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Rufus W. Griswold, The Republican Court, or, American Society in the Days of Washington. New and rev. ed. (New York, 1856), plate opposite 97. First ed., 1855.


Daughter of William Livingston, the popular governor of New Jersey, and M. Susannah French of New Brunswick, Sarah (“Sally”) Van Burgh Livingston came from a family of wealthy landowners. On April 28, 1774, Sally married John Jay (1745-1829), a New York politician who would become the first chief justice of the Supreme Court of the United States, and a two-term governor of New York State, as well as an influential diplomat abroad. While the union certainly provided Jay with social and political networking opportunities, surviving letters between the couple indicate that the Jays’ marriage was also affectionate, and produced five surviving children, Peter Augustus, Maria, Anne, William, and Sarah Louisa.

In the early years of their marriage, Sally stayed at her father’s house in Elizabethtown, New Jersey, where Jay would visit when not serving as a state official in New York. In 1779, he was appointed commissioner to Spain. While living there, Sally corresponded with her sister Catherine Livingston, revealing her own political opinions and patriotism openly, and treating her role as a “lady of society” with a sense of humor. She writes:

Where is the country…where Justice is so impartially administered, industry encouraged, health and Smiling plenty so bounteous to all as in our much favored Country? And are not those blessings each of them resulting from, or matured by freedom, worth contending for?...But whither, my pen, are you hurrying me? What have I to do with politicks? Am I not myself a woman, & writing to Ladies? Come then, ye fashions to my assistance![1]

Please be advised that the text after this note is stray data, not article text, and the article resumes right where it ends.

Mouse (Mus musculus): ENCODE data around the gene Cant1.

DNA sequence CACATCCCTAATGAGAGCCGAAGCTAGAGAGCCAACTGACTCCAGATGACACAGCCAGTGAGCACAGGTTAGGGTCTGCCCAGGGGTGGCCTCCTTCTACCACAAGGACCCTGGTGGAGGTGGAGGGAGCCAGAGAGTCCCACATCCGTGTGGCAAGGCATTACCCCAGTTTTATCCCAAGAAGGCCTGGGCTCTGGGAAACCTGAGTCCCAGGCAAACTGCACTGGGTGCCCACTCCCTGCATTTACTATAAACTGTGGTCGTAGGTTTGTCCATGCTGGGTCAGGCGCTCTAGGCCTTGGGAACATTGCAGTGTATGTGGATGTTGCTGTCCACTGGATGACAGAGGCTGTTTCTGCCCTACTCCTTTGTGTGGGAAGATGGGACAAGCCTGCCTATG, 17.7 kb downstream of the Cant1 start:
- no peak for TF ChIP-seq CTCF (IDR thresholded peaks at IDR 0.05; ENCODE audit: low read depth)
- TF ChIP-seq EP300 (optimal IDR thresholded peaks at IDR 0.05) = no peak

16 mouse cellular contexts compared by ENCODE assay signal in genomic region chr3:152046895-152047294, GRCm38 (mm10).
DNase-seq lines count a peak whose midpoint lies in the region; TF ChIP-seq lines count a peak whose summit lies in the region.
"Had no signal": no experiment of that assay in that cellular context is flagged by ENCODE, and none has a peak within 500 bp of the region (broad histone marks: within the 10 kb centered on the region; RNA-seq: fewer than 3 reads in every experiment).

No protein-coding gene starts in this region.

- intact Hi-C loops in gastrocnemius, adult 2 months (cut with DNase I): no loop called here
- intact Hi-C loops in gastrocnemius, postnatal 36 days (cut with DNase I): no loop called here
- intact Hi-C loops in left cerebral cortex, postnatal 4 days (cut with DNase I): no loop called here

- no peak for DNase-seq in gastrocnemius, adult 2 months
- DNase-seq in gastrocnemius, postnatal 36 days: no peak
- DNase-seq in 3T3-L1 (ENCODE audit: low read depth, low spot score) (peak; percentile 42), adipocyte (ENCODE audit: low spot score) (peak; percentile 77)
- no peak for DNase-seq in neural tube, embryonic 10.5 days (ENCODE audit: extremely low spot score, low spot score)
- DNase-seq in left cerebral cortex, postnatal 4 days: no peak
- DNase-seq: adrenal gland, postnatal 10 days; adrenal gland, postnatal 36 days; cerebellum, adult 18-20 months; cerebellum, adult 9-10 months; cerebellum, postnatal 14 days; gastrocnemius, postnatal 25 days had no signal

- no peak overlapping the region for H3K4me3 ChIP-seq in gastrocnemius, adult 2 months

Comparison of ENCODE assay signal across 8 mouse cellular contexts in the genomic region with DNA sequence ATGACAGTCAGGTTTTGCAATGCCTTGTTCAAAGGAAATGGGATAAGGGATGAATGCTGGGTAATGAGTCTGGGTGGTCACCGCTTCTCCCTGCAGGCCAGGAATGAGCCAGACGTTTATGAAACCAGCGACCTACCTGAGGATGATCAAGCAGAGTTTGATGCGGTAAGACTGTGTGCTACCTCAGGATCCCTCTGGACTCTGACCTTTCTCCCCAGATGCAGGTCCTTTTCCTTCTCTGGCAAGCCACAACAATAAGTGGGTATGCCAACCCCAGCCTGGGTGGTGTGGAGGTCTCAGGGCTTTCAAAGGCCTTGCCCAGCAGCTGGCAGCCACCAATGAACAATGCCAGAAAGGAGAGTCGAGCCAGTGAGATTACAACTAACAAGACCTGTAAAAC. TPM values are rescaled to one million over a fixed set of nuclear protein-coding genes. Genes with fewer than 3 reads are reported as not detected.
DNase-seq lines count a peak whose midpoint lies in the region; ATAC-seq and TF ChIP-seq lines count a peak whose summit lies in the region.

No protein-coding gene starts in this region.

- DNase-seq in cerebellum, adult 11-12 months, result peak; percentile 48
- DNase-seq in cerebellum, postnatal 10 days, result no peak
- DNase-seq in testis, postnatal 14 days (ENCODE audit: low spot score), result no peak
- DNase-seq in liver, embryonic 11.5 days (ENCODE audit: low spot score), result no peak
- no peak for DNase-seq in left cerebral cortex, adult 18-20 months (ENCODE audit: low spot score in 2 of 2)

One observer, Janet Montgomery, once said that Sally Jay’s thoughtful manners and knowledge would “do honor to our countrywomen…at the Court of Madrid.” This prediction held true, for while in Spain, she was a popular figure in court society. In 1782, the Jays moved to Paris, where Jay helped to negotiate a peace treaty with England, and Sally became acquainted with the different facets of pre-Revolutionary France. She visited the French Court, where she saw Marie Antoinette; there she also met Madame Lafayette, with whom she would soon become close friends. In addition, during these days in Paris, Sarah became a member of the intellectual circle that surrounded Benjamin Franklin.

The family returned to America after the finalizing of the Treaty of Paris, and John Jay was appointed the Secretary of Foreign Affairs. Later, he became the first Chief Justice of the Supreme Court in the new American government. When the family settled in New York, Mrs. Jay became a leading figure in the elite social circles in the city. After attending one of the Jays’ parties, Mrs. Abigail Adams Smith commented on the evidence of “European taste.”

In 1794, John Jay departed for England, where he negotiated the Treaty of Amity, Commerce and Navigation, known as “Jay’s Treaty,” which helped improve relations with Great Britain, but angered many who favored France. Upon return to America, Jay found that, in his absence, he had been elected the second governor of New York State. Five years later, in 1801, the  Jays retired to a farm near Bedford, New York, where Sarah Livingston Jay died in 1802.

Written by Emily Toner; edited by Annie Turner.


[1] Sarah Livingston to Catharine and Susan Livingston, March 4, 1780, as quoted in Selected Letters of John Jay and Sarah Livingston Jay (Jefferson, N.C.: McFarland & Co., 2004), p. 74.


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